Hound Dog was copied from Big Mana Thornton, but the song was written for her by Lieber and Stoller, two Jewish guys from LA.

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I've already been told that the standard Philadelphia slang term "ah-ight" for "all right" is somehow not something I'm allowed to say despite it being standard Phila slang for about a billion years because reasons. AYKFM?

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thnx for this mcwhorter. i've long loved talking, thinking abt language but found that others arent fascinated by it +have great deal of trouble talking abt something their using -or even realizing their using it in extreme cases. many ppl become combative if questioned abt their speech/language.

when i was abt 5 i hid in the coats of a store bcoz my head felt like it would burst or something +i couldn't figure out what i'd done wrong. i just kept thinking: why does my head hurt? what did i do? my head hurts.... finally i said: oh its a headache! i realized a compound word. thats what they were talking abt: a headache. i had a headache. i was rather excited to have realized this compound word. but i've not met anyone who gets this worked up w the language of a cranial neuralgia at the age of 5. +i'll tell you cranial neuralgias arent fun but nothing much has changed.

the point is ppl get uncomfortable when you ask them abt their pronounciation or particular syntax. ppl feel they are being assessed under glass. the topic of language use in general is a mine field bcoz ppl take it so very personal. i hadn't realized that pronouncing: hypnotize as :hypMotize is common until i asked my latin prof who also teaches greek. apparently its common for english speakers to replace to pn w a pM in borrowed greek works except for pneumonia. we're able to pn at the beinging of a word at any age it seems. so i can laugh at myself for my crazy pronounciation but its not usually the case. when i ask ppl abt saying; heighTH they get real nervous- often very offended. ppl don't think abt language until you ask then you're asking abt them, not their language.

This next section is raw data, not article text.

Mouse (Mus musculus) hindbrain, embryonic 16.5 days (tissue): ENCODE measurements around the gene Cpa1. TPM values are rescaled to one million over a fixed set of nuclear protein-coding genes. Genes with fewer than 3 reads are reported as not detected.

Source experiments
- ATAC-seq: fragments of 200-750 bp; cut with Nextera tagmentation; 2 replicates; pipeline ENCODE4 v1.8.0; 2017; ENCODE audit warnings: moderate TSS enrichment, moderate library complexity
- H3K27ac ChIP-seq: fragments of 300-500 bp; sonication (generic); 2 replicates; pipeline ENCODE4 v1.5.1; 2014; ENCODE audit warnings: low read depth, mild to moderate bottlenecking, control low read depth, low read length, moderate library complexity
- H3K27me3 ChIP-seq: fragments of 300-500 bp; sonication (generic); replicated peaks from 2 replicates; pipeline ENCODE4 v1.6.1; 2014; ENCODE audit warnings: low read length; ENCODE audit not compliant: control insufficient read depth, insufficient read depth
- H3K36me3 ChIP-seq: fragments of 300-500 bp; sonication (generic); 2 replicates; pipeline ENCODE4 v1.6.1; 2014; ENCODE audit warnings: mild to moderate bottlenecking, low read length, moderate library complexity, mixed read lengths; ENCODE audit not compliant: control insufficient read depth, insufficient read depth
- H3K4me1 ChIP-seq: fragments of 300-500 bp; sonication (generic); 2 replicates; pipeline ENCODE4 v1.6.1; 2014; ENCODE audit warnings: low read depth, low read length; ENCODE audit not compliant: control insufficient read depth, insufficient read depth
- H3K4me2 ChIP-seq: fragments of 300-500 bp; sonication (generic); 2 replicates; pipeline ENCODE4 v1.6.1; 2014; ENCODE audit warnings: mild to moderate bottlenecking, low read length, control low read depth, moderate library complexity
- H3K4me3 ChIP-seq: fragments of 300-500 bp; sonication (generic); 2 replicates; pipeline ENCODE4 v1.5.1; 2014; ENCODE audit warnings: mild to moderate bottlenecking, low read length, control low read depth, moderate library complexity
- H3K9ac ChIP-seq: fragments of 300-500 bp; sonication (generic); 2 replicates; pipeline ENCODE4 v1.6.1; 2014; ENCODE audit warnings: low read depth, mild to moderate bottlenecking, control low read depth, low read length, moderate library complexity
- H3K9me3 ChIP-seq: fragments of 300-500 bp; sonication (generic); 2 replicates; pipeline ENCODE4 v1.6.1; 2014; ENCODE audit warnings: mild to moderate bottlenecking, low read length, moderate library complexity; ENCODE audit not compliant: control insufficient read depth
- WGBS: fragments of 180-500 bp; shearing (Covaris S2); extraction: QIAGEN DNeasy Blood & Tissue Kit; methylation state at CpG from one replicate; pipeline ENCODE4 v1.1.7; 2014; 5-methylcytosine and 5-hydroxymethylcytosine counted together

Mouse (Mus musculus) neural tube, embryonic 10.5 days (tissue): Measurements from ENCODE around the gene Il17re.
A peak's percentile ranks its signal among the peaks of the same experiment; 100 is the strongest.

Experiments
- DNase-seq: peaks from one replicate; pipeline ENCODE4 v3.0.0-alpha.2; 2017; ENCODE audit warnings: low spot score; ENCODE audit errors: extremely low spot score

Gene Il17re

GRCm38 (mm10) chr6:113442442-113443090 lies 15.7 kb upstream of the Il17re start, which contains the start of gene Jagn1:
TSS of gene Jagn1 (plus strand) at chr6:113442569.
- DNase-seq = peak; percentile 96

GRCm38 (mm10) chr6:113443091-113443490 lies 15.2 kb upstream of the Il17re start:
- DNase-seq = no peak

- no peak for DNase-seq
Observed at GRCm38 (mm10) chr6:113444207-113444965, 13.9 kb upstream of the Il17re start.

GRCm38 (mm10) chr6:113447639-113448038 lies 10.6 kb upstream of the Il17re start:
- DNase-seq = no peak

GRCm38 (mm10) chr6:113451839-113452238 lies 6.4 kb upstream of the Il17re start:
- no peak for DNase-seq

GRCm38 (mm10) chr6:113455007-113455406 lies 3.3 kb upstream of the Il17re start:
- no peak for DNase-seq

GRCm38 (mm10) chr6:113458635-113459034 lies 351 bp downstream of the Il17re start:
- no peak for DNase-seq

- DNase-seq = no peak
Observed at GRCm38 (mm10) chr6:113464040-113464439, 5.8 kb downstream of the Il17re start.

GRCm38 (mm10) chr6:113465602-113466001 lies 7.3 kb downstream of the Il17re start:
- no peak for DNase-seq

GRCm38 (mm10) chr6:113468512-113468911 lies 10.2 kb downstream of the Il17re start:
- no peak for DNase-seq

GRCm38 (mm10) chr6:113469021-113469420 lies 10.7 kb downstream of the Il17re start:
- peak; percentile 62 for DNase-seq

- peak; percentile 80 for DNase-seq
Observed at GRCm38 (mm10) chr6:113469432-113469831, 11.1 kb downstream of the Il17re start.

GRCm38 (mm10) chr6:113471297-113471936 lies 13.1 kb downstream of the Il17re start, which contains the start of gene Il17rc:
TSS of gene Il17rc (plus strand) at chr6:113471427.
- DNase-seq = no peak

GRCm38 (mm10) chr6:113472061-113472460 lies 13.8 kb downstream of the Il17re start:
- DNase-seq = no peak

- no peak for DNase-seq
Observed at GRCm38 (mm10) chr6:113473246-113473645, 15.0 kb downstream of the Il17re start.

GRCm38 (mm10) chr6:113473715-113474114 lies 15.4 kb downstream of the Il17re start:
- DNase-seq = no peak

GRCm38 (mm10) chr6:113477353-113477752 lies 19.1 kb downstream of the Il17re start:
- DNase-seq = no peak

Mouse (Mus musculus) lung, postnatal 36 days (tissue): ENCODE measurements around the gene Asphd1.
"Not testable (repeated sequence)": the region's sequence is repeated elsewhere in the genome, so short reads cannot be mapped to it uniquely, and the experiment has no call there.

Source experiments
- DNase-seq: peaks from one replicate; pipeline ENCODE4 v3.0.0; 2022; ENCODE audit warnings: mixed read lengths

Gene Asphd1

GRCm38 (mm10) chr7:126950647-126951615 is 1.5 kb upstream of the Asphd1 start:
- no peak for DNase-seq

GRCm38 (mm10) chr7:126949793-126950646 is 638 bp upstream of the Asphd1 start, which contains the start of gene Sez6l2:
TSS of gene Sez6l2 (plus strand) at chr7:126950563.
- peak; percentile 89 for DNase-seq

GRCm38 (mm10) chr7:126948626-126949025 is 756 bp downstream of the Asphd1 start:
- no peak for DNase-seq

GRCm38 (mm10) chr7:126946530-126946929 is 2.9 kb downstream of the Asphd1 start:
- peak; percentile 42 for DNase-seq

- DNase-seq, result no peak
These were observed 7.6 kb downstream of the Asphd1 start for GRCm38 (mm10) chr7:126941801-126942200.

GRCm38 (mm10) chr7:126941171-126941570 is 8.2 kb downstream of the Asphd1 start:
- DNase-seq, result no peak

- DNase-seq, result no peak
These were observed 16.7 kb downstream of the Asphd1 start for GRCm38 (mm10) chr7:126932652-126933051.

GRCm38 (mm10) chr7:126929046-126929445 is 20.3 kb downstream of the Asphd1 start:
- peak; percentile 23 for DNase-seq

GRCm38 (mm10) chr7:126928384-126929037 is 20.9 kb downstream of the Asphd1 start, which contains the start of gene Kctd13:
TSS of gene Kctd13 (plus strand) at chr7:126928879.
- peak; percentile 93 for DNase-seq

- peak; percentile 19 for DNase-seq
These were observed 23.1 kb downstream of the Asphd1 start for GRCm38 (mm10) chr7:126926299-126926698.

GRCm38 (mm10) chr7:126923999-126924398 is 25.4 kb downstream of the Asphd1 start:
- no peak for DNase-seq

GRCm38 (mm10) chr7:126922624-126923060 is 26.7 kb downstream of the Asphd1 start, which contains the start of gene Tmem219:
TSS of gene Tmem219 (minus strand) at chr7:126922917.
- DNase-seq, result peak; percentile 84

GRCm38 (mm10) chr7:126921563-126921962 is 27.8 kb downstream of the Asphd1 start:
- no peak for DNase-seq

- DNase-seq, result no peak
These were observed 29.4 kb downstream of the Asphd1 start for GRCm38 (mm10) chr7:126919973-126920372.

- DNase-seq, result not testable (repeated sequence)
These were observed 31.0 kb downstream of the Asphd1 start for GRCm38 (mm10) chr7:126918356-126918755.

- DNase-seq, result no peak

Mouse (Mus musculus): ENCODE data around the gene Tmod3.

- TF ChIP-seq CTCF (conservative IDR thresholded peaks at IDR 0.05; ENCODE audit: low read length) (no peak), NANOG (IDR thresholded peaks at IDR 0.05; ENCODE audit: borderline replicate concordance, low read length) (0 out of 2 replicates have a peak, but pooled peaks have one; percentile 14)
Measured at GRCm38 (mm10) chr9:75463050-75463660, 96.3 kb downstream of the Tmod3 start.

i think unless we have a natural(yikes) fascination or have been schooled in language when the topic comes up many are offended especially if the question is abt their direct speech, then what they see as their familys speech, out to their groups speech -+on out to whatever groups included in their ethical development. discussing language is beyond discussing taste +discussing taste is a.... read: pierre bourdieus: distinction: a social critique on the judegement of taste. for ppl who like language i liked george lakoff: women, fire, +dangerous things: what categories reveal abt the mind.

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Are there really people who are genuinely upset about this? I have a hard time believing that. It’s seems like it would be a sliver so small that one solid “man, get the fuck outta here” would blow them all over in a heap.

I think we can safely ignore this level of assholery. All the grown ups understand that there will always be a certain tiny minority of douchebags that want to poke holes in every bright balloon. I think we’re safe in completely ignoring them, because the vast majority of people are oblivious to this kind of controversy, especially the kids. Truly, progress happens one funeral at a time.

Language struts on with its gangsta lean, picking up lint and hair and schmutz as it goes, inexorably. There’s nothing anyone can do to stop it, or even slow it’s roll. Any upset one feels about it is evidence that the person has no understanding of what culture even is, or how it always and ever works.